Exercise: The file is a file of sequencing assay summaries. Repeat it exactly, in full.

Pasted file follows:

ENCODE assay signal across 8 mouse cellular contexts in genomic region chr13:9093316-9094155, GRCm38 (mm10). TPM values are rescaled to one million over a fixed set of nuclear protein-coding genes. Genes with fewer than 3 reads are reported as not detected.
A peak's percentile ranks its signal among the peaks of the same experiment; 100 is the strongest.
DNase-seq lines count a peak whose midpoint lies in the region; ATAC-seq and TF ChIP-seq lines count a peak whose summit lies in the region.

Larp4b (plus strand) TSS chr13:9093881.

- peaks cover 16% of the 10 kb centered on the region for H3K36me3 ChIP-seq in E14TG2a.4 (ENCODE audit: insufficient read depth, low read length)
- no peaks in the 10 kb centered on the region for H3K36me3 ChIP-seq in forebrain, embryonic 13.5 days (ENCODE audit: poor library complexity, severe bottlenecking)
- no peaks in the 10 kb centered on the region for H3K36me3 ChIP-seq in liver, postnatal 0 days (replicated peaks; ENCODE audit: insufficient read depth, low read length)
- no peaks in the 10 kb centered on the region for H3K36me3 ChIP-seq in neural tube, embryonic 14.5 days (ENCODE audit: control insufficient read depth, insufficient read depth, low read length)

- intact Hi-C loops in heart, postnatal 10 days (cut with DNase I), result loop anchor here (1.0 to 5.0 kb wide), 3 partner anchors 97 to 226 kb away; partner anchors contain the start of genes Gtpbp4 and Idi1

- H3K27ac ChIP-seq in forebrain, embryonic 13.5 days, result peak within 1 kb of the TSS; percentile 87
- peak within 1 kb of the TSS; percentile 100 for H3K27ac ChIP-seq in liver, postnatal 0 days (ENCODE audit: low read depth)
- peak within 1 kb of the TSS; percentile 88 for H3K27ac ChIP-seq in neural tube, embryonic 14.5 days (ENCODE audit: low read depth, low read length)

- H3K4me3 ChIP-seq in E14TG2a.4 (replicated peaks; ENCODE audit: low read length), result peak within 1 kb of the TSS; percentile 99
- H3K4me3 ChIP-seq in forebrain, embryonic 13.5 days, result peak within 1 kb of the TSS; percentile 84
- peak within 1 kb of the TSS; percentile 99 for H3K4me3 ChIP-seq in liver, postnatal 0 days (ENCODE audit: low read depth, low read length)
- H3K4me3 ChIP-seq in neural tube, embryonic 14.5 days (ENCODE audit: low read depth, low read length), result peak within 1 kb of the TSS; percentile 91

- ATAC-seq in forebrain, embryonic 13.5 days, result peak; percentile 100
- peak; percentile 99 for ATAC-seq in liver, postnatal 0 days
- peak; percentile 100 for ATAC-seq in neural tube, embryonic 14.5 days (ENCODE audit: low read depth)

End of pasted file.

ENCODE assay signal across 8 mouse cellular contexts in genomic region chr13:9093316-9094155, GRCm38 (mm10). TPM values are rescaled to one million over a fixed set of nuclear protein-coding genes. Genes with fewer than 3 reads are reported as not detected.
A peak's percentile ranks its signal among the peaks of the same experiment; 100 is the strongest.
DNase-seq lines count a peak whose midpoint lies in the region; ATAC-seq and TF ChIP-seq lines count a peak whose summit lies in the region.

Larp4b (plus strand) TSS chr13:9093881.

- peaks cover 16% of the 10 kb centered on the region for H3K36me3 ChIP-seq in E14TG2a.4 (ENCODE audit: insufficient read depth, low read length)
- no peaks in the 10 kb centered on the region for H3K36me3 ChIP-seq in forebrain, embryonic 13.5 days (ENCODE audit: poor library complexity, severe bottlenecking)
- no peaks in the 10 kb centered on the region for H3K36me3 ChIP-seq in liver, postnatal 0 days (replicated peaks; ENCODE audit: insufficient read depth, low read length)
- no peaks in the 10 kb centered on the region for H3K36me3 ChIP-seq in neural tube, embryonic 14.5 days (ENCODE audit: control insufficient read depth, insufficient read depth, low read length)

- intact Hi-C loops in heart, postnatal 10 days (cut with DNase I), result loop anchor here (1.0 to 5.0 kb wide), 3 partner anchors 97 to 226 kb away; partner anchors contain the start of genes Gtpbp4 and Idi1

- H3K27ac ChIP-seq in forebrain, embryonic 13.5 days, result peak within 1 kb of the TSS; percentile 87
- peak within 1 kb of the TSS; percentile 100 for H3K27ac ChIP-seq in liver, postnatal 0 days (ENCODE audit: low read depth)
- peak within 1 kb of the TSS; percentile 88 for H3K27ac ChIP-seq in neural tube, embryonic 14.5 days (ENCODE audit: low read depth, low read length)

- H3K4me3 ChIP-seq in E14TG2a.4 (replicated peaks; ENCODE audit: low read length), result peak within 1 kb of the TSS; percentile 99
- H3K4me3 ChIP-seq in forebrain, embryonic 13.5 days, result peak within 1 kb of the TSS; percentile 84
- peak within 1 kb of the TSS; percentile 99 for H3K4me3 ChIP-seq in liver, postnatal 0 days (ENCODE audit: low read depth, low read length)
- H3K4me3 ChIP-seq in neural tube, embryonic 14.5 days (ENCODE audit: low read depth, low read length), result peak within 1 kb of the TSS; percentile 91

- ATAC-seq in forebrain, embryonic 13.5 days, result peak; percentile 100
- peak; percentile 99 for ATAC-seq in liver, postnatal 0 days
- peak; percentile 100 for ATAC-seq in neural tube, embryonic 14.5 days (ENCODE audit: low read depth)